When I convert a factor to a numeric or integer, I get the underlying level codes, not the values as numbers.

f <- factor(sample(runif(5), 20, replace = TRUE))
##  [1] 0.0248644019011408 0.0248644019011408 0.179684827337041 
##  [4] 0.0284090070053935 0.363644931698218  0.363644931698218 
##  [7] 0.179684827337041  0.249704354675487  0.249704354675487 
## [10] 0.0248644019011408 0.249704354675487  0.0284090070053935
## [13] 0.179684827337041  0.0248644019011408 0.179684827337041 
## [16] 0.363644931698218  0.249704354675487  0.363644931698218 
## [19] 0.179684827337041  0.0284090070053935
## 5 Levels: 0.0248644019011408 0.0284090070053935 ... 0.363644931698218

##  [1] 1 1 3 2 5 5 3 4 4 1 4 2 3 1 3 5 4 5 3 2

##  [1] 1 1 3 2 5 5 3 4 4 1 4 2 3 1 3 5 4 5 3 2

I have to resort to paste to get the real values:

##  [1] 0.02486440 0.02486440 0.17968483 0.02840901 0.36364493 0.36364493
##  [7] 0.17968483 0.24970435 0.24970435 0.02486440 0.24970435 0.02840901
## [13] 0.17968483 0.02486440 0.17968483 0.36364493 0.24970435 0.36364493
## [19] 0.17968483 0.02840901

Is there a better way to convert a factor to numeric?

The levels of a factor are stored as character data type anyway (attributes(f)), so I don't think there is anything wrong with as.numeric(paste(f)). Perhaps it would be better to think why (in the specific context) you are getting a factor in the first place, and try to stop that. E.g., is the dec argument in read.table set correctly? – Bazz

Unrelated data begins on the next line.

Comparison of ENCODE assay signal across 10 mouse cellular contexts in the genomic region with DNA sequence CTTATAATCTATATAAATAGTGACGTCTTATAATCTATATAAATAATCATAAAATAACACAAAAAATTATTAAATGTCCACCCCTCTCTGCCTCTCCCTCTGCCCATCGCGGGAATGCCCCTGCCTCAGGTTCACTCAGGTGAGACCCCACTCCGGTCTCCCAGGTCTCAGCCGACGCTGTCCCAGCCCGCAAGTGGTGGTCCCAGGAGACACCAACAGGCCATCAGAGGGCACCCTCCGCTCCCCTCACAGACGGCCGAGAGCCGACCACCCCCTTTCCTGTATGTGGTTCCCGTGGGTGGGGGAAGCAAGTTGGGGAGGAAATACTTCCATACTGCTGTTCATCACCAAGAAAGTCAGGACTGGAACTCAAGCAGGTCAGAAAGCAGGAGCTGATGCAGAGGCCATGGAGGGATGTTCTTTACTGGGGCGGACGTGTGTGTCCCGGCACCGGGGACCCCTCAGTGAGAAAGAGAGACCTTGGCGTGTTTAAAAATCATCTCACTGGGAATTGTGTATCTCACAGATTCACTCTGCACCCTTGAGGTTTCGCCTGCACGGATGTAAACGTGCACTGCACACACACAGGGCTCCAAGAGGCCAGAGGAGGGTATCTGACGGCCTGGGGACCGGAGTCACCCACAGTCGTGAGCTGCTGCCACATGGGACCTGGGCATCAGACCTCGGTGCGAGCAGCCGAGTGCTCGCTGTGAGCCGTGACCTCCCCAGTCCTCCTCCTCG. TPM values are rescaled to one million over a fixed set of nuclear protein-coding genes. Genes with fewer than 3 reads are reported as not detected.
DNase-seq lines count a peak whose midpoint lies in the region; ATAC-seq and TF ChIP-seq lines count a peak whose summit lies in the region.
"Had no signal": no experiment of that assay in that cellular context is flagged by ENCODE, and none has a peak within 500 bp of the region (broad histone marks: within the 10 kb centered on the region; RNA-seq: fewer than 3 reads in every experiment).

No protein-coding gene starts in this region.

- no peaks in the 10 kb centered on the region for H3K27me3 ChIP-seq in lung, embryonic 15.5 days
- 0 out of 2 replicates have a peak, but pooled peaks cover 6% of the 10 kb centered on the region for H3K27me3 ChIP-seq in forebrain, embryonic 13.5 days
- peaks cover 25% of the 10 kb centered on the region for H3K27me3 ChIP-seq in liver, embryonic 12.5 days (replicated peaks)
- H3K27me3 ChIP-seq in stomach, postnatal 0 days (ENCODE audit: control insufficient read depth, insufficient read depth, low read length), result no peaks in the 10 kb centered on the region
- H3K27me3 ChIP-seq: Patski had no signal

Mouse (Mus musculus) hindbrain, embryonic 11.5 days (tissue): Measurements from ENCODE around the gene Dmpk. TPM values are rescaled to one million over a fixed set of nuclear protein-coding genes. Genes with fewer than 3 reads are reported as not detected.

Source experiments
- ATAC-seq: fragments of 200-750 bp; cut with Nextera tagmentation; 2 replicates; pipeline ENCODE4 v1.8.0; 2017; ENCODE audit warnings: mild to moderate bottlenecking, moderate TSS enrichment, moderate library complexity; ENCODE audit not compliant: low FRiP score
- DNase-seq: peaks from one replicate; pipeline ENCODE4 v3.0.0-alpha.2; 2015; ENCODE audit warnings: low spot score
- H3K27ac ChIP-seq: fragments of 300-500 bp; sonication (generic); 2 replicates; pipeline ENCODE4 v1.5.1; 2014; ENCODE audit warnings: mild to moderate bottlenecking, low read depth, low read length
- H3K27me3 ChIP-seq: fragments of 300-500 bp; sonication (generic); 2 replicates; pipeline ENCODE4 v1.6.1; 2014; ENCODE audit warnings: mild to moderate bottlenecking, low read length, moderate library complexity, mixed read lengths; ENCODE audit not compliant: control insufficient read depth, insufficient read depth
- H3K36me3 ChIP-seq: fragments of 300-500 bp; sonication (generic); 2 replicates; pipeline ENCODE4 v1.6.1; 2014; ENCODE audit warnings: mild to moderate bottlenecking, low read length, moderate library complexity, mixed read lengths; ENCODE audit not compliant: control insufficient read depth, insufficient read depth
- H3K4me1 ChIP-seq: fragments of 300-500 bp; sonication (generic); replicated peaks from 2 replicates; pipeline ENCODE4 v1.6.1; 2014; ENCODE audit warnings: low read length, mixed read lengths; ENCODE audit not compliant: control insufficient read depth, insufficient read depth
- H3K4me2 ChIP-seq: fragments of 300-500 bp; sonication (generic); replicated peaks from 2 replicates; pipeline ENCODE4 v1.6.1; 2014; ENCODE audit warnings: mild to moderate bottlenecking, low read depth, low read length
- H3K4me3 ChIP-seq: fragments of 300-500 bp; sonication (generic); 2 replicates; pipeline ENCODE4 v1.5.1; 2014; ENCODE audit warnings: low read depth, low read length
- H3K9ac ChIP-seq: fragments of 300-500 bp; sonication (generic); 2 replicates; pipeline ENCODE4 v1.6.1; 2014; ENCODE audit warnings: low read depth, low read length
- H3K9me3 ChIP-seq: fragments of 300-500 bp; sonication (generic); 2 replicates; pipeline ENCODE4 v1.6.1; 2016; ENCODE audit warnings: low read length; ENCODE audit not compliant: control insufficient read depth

5 Answers 11

up vote 499 down vote accepted

See the Warning section of ?factor:

In particular, as.numeric applied to a factor is meaningless, and may happen by implicit coercion. To transform a factor f to approximately its original numeric values, as.numeric(levels(f))[f] is recommended and slightly more efficient than as.numeric(as.character(f)).

The FAQ on R has similar advice.

Why is as.numeric(levels(f))[f] more efficent than as.numeric(as.character(f))?

as.numeric(as.character(f)) is effectively as.numeric(levels(f)[f]), so you are performing the conversion to numeric on length(x) values, rather than on nlevels(x) values. The speed difference will be most apparent for long vectors with few levels. If the values are mostly unique, there won't be much difference in speed. However you do the conversion, this operation is unlikely to be the bottleneck in your code, so don't worry too much about it.

Some timings

  times = 1e5
## Unit: microseconds
##                         expr   min    lq      mean median     uq      max neval
##     as.numeric(levels(f))[f] 3.982 5.120  6.088624  5.405  5.974 1981.418 1e+05
##     as.numeric(levels(f)[f]) 5.973 7.111  8.352032  7.396  8.250 4256.380 1e+05
##  as.numeric(as.character(f)) 6.827 8.249  9.628264  8.534  9.671 1983.694 1e+05
##                    paste0(x) 7.964 9.387 11.026351  9.956 10.810 2911.257 1e+05
##                     paste(x) 7.965 9.387 11.127308  9.956 11.093 2419.458 1e+05
1 upvote
1 upvote
Many thanks for your solution. Can I ask why the as.numeric(levels(f))[f] is more precise and faster? Thanks. – Sam
6 upvote
@Sam as.character(f) requires a "primitive lookup" to find the function as.character.factor(), which is defined as as.numeric(levels(f))[f]. – Jonathan
4 upvote